After that I will be going on to the Manila Conference. Both Secretary Rusk and Secretary McNamara will go, probably, direct to Manila, and the staff people accompanying them.

I will go, as you have been told, first to Honolulu, then to New Zealand, then Australia, to meet with the leaders of those countries.

Secretary McNamara will take whomever he chooses for his staff; Secretary Rusk the same way. Mr. Komer will join us there. Mr. Rostow 3 will be going the whole trip with me.

Q. Mr. President, you said you might be meeting with Budget people within hours or days. Are you expecting to have them in over the weekend?


Q. I thought I understood you to say you would be meeting with the Budget people for hours and days.

THE PRESIDENT. As he feeds in the figures to us, we will be reviewing them with them.

Q. Will you have time to do that before you go to Manila?

THE PRESIDENT. I haven't a schedule on it. I think there has been some progress in the Congress. I asked the Director this morning to give me another review of the appropriation and authorization bills.

Q. Mr. President, some of us have looked on Mr. McNamara's trip and this trip as kind of a prelude to your trip in the sense that they are reporting to you on what will be passed on by the other people. Is that so?

THE PRESIDENT. No. The trips are independent of each other. He would have gone if we had not had the Manila Conference, or if we had had one in November. But what he brought back is not off limits. We will consider it and evaluate it.

Q. I was wondering, does it add up to a favorable background of developments as the basis for the Manila Conference?

THE PRESIDENT. I think that he brought us a pretty objective review of what has taken place there. There are some things we are very pleased with, some things that we want very much to improve.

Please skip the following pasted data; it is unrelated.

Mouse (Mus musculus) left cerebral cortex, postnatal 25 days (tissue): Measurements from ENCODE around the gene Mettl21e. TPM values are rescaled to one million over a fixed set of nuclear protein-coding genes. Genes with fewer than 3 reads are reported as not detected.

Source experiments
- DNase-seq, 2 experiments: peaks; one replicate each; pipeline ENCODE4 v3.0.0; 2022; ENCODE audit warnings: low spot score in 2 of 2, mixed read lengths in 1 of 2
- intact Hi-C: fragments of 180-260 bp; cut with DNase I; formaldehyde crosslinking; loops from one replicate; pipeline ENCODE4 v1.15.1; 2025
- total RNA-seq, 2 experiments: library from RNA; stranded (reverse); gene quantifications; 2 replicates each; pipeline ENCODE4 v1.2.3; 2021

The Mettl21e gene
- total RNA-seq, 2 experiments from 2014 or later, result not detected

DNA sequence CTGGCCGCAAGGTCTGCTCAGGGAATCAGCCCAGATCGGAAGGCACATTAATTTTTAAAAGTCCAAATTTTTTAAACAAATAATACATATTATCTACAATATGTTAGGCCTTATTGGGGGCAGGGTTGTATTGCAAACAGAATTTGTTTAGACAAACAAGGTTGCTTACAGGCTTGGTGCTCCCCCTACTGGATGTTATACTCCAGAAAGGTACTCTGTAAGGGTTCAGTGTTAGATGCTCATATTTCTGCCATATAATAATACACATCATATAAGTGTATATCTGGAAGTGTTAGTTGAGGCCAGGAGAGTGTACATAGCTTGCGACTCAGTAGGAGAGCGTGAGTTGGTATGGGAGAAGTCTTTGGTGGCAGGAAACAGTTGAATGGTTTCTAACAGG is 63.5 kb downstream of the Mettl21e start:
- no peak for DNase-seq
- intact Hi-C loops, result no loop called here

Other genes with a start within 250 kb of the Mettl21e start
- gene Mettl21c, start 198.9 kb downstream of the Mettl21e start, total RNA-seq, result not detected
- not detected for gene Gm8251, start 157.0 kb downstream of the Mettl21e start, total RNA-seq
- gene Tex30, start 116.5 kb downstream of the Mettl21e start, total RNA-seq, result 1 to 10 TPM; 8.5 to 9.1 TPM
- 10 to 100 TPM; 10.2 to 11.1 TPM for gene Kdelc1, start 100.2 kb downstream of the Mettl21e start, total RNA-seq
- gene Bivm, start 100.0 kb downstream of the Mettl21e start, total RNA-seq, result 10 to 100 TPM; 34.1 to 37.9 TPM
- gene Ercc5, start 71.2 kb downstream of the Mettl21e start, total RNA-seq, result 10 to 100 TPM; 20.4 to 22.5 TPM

As I say, our military effort, we think, is going very well. We think our pacification effort can stand a great deal of improvement. Is that a fair statement to make?

MR. KATZENBACH. Yes, sir; and I think it has to be improved.

Q. What has gone wrong with the pacification, Mr. President? What has gone wrong with pacification? Why has it taken a turn for the worse? Some months ago there seemed to be some bright hopes about how it was proceeding.

MR. KATZENBACH. The concept of pacification is absolutely a sound concept. I have no question about that. It is difficult to execute.

One of the things that I learned out there was how difficult it was to do it because of just the peculiar nature of this war. We have to make much better efforts to get security into more areas and to get it effectively in there in order to make your programs of education, medical care, improved farming methods, and so forth, work.

But we have the prime problem of getting more effective security into these areas. That is primarily a Vietnamese responsibility. It has to be organized so that we can get it.

THE PRESIDENT. The big problem is to get it and to keep it. You can get it today and it will be gone next week. That is the problem. You have to have enough people to clear it one and enough people to preserve what you have done. That is the $64 problem.

MR. KATZENBACH. It is to make it possible for people to sleep safely.

Reporter: Thank you, Mr. President.

1 Robert W, Komer, Special Assistant to the President.

2 George Christian, an assistant press secretary.

3 Walt W. Rostow, Special Assistant to the President.

Note: The briefing was already in progress in the President's office when the stenographic reporter arrived at 4 p.m. As printed, this item follows the text released by the White House Press Office.

During 1966 the White House made public the following items relating to the "other war" in Vietnam: July 2, summary of a report by Robert W. Komer on the revolutionary development program; September 14, letter to the President from Mr. Komer transmitting a progress report on civil side programs; November 7, report to the President by Mr. Komer on his trip to Vietnam following the Manila Conference. They are printed in the Weekly Compilation of Presidential Documents (vol. 2, pp. 890, 1289, 1673).

Lyndon B. Johnson, Remarks at a Press Briefing Following the Return From Vietnam of Secretary McNamara and Under Secretary Katzenbach Online by Gerhard Peters and John T. Woolley, The American Presidency Project